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Polls show slight decrease in number of people expecting full liberation of Ukrainian territory at end of war

Wednesday, 21 February 2024, 11:08
Polls show slight decrease in number of people expecting full liberation of Ukrainian territory at end of war
Stock photo: Ukraine’s General Staff

The number of Ukrainians who consider the outcome of Ukraine fully restoring its territorial integrity to be realistic has slightly decreased since May 2022, but the vast majority of respondents still believe that the war will end with Ukraine returning to the 1991 borders.

Source: results of a poll conducted by the Kyiv International Institute of Sociology (KIIS) on 5-10 February

Quote: "Compared to May 2022, there are slightly fewer people who consider the scenario of the full restoration of territorial integrity to be realistic, but still, the vast majority of Ukrainians – 65% - believe that the war will end with Ukraine regaining control of all territories, including Donbas and Crimea (this number was 71% in May 2022)."

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Infographics: KIIS

Details: In particular, 14% of respondents believe the fighting will shift to internationally-recognised Russian territory.

At the same time, the number of people who believe that Ukraine may have to concede some territory to end the war has risen from 25% in May 2022 to 32% in February 2024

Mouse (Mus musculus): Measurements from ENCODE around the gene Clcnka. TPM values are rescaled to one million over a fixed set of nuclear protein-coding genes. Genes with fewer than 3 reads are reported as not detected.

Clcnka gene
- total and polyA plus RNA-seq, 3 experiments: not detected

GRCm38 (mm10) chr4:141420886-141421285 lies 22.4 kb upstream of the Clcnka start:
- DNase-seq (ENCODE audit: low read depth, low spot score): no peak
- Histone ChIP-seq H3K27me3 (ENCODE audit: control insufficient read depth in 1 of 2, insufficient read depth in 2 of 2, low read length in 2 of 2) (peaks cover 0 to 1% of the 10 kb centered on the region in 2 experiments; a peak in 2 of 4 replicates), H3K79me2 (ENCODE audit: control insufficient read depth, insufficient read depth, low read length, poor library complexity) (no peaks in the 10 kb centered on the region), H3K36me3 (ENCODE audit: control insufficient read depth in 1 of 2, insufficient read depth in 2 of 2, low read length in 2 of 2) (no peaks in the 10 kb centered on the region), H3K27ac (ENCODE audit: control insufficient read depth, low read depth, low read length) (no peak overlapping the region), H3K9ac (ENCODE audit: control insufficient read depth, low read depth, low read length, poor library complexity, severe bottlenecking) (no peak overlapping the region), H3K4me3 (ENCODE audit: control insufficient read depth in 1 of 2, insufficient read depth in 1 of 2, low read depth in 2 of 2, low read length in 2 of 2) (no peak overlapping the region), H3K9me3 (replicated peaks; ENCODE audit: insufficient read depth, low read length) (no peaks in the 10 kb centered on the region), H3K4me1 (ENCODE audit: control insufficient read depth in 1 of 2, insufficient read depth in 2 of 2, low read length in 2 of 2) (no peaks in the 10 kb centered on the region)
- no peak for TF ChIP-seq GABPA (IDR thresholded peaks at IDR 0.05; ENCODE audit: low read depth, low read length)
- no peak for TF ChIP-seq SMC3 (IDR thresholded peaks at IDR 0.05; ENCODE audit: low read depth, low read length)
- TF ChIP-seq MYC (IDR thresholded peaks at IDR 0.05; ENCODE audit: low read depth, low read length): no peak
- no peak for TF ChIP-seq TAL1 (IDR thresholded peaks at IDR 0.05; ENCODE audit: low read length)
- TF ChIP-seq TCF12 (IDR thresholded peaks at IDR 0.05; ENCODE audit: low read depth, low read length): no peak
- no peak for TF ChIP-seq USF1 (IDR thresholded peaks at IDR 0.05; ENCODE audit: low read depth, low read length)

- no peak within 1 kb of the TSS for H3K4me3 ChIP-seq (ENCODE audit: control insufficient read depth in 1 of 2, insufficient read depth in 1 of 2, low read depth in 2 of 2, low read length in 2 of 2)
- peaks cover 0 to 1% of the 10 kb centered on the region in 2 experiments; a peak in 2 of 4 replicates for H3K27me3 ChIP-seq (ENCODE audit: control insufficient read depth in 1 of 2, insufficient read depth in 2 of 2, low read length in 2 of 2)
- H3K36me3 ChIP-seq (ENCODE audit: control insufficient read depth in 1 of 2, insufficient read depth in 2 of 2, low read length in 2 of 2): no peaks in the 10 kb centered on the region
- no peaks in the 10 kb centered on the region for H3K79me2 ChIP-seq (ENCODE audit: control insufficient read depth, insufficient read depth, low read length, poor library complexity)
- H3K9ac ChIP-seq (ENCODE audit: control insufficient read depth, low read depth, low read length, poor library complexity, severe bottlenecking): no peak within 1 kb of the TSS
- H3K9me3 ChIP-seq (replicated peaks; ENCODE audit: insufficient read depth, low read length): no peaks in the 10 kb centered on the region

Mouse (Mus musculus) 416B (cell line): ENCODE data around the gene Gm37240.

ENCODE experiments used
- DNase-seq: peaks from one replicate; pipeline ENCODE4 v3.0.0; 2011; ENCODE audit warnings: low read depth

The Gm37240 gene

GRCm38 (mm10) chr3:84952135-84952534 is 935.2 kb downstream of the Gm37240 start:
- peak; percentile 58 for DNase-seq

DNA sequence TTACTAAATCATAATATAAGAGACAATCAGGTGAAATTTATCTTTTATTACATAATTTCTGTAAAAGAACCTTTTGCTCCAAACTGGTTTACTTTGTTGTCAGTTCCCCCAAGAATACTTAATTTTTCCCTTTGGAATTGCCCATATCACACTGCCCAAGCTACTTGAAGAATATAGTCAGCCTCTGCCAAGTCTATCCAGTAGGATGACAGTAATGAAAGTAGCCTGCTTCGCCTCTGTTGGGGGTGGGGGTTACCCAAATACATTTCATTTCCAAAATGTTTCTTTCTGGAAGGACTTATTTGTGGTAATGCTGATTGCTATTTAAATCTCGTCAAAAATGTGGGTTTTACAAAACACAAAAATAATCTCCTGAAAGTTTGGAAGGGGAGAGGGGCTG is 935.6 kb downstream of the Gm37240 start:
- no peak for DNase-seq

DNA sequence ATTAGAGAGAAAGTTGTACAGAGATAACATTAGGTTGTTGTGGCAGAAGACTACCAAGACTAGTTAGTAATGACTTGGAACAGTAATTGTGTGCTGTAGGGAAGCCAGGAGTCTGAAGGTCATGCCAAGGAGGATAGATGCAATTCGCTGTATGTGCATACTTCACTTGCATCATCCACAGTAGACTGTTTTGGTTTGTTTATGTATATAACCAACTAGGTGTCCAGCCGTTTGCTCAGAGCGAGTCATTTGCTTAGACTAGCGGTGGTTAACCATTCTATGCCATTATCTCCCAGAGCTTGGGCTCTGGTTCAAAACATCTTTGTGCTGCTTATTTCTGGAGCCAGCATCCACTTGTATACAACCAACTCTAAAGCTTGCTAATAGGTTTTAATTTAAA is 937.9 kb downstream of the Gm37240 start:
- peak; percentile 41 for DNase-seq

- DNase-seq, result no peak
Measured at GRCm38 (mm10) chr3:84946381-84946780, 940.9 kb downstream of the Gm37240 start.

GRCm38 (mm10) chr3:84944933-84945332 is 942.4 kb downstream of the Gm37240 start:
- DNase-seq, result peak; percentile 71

19% of respondents believe that the war will end with Ukraine keeping the territories it currently controls. Sociologists explain that the figure in May 2022 was 6%, but since then, Ukraine has liberated significant areas of land, meaning that in 2024, respondents answered in a much different context than back in May 2022.

Another 9% believe that Ukraine will liberate all of the territories it controlled before 24 February 2022. The remaining 4% expect the liberation of all mainland territories including the Donbas, but not Crimea.

 
Infographics: KIIS

The study was conducted from 5 to 10 February. A total of 1202 respondents (aged 18 years and older) living in all oblasts of Ukraine (except the Autonomous Republic of Crimea) were interviewed using telephone interviews based on a random sample of mobile numbers. Residents of the temporarily occupied territories could not be included in the sample, and the survey was not issued to citizens abroad.

Formally, under normal circumstances, the statistical error of such a sample (with a probability of 0.95 and taking into account the design effect of 1.1) did not exceed 3.2% for indicators close to 50%, 2.7% for indicators close to 25%, 2.1% for indicators close to 10%, and 1.4% for indicators close to 5%.

In times of war, a certain systematic deviation is added in addition to the specified formal error. However, sociologists are convinced that the results obtained retain high representativeness and allow for a fairly reliable analysis of public sentiment.

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